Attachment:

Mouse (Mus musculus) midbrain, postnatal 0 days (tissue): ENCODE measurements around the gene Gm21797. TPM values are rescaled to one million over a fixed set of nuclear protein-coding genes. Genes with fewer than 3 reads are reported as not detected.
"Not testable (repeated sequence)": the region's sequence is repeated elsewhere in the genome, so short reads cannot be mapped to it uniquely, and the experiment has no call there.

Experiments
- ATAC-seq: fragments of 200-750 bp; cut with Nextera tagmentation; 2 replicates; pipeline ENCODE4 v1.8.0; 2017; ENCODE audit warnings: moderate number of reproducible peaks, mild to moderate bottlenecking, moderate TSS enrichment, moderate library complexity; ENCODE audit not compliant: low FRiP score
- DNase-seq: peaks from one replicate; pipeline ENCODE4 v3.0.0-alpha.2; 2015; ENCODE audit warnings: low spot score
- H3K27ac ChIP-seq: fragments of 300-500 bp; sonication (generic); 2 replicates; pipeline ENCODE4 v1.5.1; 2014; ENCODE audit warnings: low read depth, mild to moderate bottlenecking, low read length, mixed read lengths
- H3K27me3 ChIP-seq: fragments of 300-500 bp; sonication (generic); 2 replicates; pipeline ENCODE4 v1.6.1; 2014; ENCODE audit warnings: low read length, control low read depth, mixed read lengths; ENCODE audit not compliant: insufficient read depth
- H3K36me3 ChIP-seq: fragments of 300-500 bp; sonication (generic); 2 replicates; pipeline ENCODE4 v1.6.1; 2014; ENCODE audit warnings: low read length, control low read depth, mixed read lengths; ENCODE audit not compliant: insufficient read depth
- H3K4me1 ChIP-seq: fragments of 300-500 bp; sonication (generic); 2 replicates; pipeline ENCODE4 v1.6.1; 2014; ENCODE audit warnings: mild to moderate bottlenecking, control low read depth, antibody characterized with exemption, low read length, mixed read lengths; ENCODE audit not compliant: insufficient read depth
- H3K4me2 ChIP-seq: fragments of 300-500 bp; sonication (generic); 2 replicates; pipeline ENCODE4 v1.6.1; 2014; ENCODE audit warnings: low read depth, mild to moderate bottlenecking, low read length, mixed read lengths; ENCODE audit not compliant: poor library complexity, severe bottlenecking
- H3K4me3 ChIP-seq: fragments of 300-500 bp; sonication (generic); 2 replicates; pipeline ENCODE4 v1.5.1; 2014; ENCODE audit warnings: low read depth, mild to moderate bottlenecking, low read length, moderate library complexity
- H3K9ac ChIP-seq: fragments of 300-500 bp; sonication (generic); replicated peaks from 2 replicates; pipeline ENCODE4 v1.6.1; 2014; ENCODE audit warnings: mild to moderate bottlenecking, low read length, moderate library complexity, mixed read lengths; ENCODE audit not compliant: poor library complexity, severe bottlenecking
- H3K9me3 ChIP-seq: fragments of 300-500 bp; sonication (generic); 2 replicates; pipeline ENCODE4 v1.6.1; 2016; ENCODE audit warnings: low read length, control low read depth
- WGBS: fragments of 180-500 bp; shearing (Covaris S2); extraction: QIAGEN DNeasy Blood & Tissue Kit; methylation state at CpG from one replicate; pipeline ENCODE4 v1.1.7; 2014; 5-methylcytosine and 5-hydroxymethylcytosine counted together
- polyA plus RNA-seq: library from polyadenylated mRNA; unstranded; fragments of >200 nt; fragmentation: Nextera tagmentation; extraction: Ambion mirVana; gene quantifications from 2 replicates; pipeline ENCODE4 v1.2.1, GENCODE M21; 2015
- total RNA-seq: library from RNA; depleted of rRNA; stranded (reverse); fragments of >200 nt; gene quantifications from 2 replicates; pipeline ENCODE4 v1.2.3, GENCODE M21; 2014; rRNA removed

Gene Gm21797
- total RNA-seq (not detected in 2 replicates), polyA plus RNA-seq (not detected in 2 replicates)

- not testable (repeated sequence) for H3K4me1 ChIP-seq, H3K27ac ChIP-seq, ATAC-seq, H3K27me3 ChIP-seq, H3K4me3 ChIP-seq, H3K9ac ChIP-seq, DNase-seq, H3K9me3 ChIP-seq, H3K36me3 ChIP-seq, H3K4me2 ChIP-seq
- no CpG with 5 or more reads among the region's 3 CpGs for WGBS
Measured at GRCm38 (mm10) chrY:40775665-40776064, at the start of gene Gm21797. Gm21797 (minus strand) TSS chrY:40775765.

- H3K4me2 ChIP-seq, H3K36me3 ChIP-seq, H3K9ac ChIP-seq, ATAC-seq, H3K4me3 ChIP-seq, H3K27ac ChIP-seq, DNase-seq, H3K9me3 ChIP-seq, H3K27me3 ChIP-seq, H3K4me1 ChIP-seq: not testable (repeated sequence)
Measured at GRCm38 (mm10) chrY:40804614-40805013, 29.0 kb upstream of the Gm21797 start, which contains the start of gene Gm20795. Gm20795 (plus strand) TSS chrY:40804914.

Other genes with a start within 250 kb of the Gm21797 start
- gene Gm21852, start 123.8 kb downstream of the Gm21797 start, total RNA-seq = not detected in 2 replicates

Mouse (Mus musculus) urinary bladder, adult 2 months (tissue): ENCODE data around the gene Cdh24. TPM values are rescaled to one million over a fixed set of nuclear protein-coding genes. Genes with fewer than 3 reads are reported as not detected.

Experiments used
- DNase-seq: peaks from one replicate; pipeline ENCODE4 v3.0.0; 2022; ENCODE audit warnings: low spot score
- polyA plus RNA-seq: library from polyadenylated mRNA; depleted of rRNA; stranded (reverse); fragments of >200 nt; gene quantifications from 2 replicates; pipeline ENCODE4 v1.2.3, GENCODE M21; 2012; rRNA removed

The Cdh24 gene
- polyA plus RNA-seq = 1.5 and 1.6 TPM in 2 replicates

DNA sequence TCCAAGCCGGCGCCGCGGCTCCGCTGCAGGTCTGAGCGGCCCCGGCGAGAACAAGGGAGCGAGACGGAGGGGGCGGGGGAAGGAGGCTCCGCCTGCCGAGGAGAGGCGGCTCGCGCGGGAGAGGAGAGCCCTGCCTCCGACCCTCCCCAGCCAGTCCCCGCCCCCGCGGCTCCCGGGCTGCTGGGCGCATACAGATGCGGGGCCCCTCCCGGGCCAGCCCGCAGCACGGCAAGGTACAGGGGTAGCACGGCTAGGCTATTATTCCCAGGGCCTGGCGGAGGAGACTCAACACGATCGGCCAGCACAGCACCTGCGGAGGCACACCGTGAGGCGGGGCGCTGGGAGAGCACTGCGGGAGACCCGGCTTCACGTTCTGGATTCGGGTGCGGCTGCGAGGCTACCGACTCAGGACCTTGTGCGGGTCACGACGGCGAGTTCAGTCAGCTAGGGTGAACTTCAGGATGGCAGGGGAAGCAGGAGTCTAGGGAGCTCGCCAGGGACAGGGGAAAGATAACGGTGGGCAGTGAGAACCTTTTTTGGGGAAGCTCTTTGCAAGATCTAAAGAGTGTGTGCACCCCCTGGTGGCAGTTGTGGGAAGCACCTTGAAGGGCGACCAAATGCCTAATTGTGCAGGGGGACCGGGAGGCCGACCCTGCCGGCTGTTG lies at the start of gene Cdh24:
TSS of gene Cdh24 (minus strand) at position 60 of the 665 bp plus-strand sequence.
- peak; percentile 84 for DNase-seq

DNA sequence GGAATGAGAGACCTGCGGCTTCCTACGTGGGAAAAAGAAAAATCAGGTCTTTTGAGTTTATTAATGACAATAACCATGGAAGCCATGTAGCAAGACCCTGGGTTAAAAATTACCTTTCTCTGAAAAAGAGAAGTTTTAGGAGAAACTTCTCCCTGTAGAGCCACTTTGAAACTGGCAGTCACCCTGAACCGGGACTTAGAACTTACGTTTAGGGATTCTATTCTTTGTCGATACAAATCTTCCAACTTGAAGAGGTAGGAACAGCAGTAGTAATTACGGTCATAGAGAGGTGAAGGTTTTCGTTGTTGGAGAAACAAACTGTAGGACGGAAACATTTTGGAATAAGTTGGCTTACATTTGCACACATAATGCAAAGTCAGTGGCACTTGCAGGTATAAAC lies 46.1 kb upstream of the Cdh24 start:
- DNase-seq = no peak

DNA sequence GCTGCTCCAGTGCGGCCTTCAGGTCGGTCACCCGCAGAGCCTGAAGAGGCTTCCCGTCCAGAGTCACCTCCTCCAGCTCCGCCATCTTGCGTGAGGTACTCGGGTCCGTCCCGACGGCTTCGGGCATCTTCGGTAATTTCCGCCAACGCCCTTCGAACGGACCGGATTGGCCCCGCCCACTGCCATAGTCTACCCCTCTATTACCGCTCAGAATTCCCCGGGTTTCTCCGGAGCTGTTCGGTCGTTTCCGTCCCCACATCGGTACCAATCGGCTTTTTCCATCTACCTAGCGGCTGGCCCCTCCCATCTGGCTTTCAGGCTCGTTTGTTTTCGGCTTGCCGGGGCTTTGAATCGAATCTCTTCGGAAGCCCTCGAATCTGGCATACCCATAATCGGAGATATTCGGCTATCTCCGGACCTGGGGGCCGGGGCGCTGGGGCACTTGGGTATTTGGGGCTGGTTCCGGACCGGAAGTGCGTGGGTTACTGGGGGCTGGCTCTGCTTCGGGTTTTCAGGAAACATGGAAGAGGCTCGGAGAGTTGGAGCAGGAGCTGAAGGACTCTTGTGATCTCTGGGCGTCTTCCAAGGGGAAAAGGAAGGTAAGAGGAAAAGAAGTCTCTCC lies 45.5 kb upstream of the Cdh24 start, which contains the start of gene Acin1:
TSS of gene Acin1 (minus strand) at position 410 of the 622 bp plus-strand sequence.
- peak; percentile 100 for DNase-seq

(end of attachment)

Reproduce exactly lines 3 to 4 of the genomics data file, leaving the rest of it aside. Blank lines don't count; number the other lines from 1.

Experiments
- ATAC-seq: fragments of 200-750 bp; cut with Nextera tagmentation; 2 replicates; pipeline ENCODE4 v1.8.0; 2017; ENCODE audit warnings: moderate number of reproducible peaks, mild to moderate bottlenecking, moderate TSS enrichment, moderate library complexity; ENCODE audit not compliant: low FRiP score